Nate Silver has the best record around for calling electoral college results in presidential elections. In 2008, he correctly called 50 of the 51 states’ electoral college results. The 51st “state” was Washington, D.C. (He missed Indiana by 1%.) In 2012, he called all 51 correctly.
What makes Nate so successful is that he goes beyond poll averaging and uses probability theory. And no, I’m not going to go into the details of probability theory, this post is going to be nerdy enough with all the numbers and “weighting” and the different types of poll forecasts. Being a non math major myself, I’m going to try to explain all this in language real people speak. If you’re into esoterica, I’ll provide some links so you can nerd-out to your heart’s delight.
As to the “weighting” I referred to above, that can be explained easily: ALL POLLS ARE NOT CREATED EQUALLY! Different pollsters have different histories when it comes to accuracy and different pollsters have different biases. (Kind of explains those commissioned by Bullshit Mtn, as well as some others.) Nate takes those factors into consideration when he “weights” his polls. For the nerdy among you, you can check out those ratings here.
If you check out Nate’s projection web page, you’ll find three sets of projections;
- “Polls only” is based only on polls from a particular state; for example, only polls of New Hampshire are used in the New Hampshire forecast.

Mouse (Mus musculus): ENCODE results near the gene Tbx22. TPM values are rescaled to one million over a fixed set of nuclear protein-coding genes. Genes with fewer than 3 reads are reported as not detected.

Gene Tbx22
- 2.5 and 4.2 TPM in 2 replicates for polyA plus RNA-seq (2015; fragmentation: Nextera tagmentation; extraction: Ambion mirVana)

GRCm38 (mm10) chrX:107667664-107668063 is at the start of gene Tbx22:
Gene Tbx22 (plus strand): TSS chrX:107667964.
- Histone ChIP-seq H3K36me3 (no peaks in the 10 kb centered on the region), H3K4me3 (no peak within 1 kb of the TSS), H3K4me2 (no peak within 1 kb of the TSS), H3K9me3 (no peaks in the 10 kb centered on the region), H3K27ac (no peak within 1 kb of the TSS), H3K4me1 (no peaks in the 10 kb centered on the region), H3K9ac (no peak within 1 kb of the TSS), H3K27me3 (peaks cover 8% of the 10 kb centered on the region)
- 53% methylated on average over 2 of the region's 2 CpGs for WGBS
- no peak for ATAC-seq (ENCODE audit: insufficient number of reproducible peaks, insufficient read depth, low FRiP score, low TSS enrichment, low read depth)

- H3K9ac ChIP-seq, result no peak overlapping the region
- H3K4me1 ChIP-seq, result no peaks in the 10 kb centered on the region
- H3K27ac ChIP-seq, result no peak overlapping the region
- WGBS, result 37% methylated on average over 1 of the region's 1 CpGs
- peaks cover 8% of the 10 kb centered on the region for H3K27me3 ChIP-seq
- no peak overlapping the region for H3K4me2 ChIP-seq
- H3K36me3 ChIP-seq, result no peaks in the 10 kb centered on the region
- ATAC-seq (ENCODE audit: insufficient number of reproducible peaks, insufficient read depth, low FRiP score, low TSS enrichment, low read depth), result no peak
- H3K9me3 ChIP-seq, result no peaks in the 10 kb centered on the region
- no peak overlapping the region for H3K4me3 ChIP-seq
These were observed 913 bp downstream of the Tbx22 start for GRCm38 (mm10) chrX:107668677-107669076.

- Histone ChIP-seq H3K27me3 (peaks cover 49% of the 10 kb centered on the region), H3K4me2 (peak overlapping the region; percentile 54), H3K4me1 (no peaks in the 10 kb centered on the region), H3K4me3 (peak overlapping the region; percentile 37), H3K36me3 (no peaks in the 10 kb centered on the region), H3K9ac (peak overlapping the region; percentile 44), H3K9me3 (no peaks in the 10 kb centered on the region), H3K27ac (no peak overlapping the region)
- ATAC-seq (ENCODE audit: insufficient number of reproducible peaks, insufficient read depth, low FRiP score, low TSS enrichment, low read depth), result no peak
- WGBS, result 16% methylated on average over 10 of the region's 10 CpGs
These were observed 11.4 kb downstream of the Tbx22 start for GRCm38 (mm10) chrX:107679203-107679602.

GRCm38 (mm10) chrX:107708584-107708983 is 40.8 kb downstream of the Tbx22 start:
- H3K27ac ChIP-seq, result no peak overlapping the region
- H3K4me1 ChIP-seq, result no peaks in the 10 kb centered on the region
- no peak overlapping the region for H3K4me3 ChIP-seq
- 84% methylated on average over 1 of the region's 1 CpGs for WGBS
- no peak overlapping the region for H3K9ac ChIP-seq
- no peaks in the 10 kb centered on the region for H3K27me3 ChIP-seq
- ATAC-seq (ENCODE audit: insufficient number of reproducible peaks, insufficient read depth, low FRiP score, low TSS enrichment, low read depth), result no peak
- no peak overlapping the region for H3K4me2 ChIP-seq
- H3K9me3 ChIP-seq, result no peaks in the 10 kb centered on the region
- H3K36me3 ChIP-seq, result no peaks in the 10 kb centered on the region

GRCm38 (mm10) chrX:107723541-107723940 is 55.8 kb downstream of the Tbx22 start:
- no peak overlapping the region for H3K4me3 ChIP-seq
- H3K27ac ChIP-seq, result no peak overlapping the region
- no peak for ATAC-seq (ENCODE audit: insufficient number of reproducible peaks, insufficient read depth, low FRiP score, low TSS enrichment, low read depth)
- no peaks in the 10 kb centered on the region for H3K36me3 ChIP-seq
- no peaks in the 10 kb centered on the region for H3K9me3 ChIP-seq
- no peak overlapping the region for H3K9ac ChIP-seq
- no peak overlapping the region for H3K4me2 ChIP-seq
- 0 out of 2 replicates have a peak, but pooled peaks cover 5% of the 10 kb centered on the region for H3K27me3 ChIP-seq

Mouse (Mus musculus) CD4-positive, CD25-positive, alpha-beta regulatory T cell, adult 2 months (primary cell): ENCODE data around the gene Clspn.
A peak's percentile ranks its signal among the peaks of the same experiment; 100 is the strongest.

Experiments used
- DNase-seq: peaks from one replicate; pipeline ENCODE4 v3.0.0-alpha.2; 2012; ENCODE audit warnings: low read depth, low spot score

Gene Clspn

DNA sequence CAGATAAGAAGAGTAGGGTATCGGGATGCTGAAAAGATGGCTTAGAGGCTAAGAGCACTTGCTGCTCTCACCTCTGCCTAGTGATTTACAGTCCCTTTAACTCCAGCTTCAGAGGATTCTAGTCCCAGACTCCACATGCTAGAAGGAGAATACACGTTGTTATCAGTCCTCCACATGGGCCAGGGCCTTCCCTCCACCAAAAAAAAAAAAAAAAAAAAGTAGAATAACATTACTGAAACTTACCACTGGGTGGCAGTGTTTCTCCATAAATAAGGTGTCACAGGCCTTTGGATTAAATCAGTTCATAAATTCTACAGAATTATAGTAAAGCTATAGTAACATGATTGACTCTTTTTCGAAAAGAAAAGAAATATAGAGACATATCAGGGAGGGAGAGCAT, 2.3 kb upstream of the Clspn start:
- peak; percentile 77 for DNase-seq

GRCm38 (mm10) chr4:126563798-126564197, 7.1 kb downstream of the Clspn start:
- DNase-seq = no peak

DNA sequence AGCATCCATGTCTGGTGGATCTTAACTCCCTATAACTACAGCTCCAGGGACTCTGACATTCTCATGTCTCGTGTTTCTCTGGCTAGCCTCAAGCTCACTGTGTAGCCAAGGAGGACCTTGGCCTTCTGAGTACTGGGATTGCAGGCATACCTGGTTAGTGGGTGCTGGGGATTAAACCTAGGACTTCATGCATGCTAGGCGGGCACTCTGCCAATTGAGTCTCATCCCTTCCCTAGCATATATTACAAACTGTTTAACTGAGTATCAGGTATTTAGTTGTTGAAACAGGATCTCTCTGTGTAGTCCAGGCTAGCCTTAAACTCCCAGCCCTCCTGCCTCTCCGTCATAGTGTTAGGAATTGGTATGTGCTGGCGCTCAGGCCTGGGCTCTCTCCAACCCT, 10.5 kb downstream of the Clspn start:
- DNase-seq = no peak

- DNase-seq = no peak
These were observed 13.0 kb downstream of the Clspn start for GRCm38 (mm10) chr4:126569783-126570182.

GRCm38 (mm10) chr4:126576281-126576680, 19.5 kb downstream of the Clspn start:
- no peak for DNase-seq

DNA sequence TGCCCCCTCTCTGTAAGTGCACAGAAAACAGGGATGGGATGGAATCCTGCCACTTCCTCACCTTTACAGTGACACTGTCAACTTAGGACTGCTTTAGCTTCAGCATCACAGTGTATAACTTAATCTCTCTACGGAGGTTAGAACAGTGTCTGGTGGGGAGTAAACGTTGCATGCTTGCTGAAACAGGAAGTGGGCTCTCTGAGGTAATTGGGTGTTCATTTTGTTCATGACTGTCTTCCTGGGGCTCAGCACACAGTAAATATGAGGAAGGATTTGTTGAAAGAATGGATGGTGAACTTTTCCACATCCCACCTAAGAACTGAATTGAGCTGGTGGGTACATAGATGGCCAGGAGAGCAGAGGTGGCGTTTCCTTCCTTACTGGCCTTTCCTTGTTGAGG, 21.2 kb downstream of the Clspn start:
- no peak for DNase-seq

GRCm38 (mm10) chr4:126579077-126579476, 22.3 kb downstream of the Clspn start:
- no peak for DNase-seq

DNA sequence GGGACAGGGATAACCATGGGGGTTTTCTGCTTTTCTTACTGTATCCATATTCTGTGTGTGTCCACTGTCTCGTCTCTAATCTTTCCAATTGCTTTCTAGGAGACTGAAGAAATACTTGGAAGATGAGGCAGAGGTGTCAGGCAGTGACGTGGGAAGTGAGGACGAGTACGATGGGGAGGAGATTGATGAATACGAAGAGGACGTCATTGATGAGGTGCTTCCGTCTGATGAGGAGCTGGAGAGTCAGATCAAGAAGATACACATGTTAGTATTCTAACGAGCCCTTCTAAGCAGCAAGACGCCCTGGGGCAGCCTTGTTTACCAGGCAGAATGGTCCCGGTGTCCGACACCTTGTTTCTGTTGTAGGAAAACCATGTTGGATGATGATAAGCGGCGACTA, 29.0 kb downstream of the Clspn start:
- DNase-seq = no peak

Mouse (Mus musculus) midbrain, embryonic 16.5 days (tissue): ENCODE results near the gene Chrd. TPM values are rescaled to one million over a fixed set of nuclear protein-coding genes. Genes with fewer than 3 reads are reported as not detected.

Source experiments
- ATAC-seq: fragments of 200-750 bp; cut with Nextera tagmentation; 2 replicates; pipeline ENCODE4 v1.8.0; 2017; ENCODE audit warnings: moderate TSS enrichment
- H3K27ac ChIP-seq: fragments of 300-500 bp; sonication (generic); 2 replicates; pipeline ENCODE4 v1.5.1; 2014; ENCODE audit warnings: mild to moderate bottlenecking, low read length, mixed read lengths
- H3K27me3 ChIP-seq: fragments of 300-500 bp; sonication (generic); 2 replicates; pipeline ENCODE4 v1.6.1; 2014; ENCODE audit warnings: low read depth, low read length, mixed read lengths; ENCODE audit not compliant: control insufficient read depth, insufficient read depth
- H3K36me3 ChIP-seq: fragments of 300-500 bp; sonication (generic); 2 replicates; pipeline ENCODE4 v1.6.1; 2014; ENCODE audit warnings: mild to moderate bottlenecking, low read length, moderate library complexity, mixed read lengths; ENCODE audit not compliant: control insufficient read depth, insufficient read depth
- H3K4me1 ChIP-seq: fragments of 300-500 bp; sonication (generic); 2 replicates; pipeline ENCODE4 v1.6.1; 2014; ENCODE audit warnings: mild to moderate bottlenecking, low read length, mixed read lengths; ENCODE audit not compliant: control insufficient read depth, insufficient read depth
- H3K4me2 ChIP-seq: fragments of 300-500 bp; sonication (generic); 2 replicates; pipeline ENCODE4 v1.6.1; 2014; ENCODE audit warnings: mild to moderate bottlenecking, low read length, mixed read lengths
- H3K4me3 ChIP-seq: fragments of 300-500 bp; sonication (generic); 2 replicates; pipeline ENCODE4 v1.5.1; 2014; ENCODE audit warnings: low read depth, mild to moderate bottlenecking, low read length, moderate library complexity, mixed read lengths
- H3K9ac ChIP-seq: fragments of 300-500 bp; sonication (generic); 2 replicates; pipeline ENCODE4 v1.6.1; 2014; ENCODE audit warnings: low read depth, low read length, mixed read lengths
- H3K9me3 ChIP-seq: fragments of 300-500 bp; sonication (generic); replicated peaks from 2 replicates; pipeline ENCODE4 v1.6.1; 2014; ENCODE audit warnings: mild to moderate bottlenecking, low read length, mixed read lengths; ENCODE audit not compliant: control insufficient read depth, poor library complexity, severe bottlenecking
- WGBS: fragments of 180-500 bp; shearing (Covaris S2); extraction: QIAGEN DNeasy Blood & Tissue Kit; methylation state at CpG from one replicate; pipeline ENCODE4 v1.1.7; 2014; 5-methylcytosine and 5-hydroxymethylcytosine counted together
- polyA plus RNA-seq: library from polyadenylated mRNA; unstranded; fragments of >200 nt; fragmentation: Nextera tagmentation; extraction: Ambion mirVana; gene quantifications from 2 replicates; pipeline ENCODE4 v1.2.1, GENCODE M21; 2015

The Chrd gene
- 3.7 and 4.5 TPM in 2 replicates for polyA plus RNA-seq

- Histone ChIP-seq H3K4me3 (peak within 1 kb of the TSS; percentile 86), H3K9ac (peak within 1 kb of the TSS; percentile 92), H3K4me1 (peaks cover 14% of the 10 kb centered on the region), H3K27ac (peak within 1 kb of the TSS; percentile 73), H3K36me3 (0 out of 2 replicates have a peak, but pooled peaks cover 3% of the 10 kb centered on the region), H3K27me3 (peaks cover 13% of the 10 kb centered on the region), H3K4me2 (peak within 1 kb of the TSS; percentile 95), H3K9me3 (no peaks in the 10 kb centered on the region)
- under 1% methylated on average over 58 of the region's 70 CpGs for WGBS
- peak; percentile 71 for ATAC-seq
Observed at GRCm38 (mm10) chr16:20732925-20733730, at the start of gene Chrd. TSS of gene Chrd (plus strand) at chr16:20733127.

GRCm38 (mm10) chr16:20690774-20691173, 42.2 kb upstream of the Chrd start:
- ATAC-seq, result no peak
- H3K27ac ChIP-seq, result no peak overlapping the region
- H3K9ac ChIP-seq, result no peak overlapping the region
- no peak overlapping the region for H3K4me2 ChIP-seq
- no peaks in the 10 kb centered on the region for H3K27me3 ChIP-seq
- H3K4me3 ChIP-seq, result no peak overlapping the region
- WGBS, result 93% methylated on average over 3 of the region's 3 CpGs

- “Polls plus” is based on state polls, national polls and endorsements.
- “If the election were held today” (I think you can figure out this one all by yourself.)
Ok, enough preamble, let’s get to the good stuff.
Yesterday, (6/29/16) Nate released his first projection for the 2016 general election. If you’re a Dem, it’s a doozy! If you’re a Regressive, not so much and if you’re a Trump (aka “hairball”) chump, you might look for a convenient cliff to take a flying leap off of.
If the election were held today, (6/3o/16) Hillary would get 47.8% of the vote, compared to hairball getting 42.1%, giving her an 81.3% chance of winning the election, as opposed to hairballs chances of 18.7%. She would rake in 338.3 electoral votes to hairball’s 199.1 and Libertarian, Gary Johnson’s .6%. (Yeah, I know electoral votes don’t come in tenths, but we’re talking mathematical probability here.)
In the “polls only” projection, the numbers are 49.0% – 41.8% (popular vote) and 352.4 -184.4 (electoral vote); giving her an 80.2% to 19.7% advantage.
The “polls plus” projection looks a bit better for hairball, but not much. There it’s 48.7% – 44.4% (p.v.) and 318.0 – 219.8 (e.c.) giving her a 73.8% – 28.2% chance of winning.
But, what’s really interesting in the projections are this cycle’s “swing states.” A couple of the “usual suspects” are there: Ohio and Florida, but this time around, Missouri, Arizona and North Carolina make the list, with Georgia not too far behind. (The times, they are a changin’.)
Now, bear in your mind (if you’ve got the room up there) that things do change. In politics a week is a year. Therefore, projections also change. Nate updates his every day. If you want to keep up, here’s the page.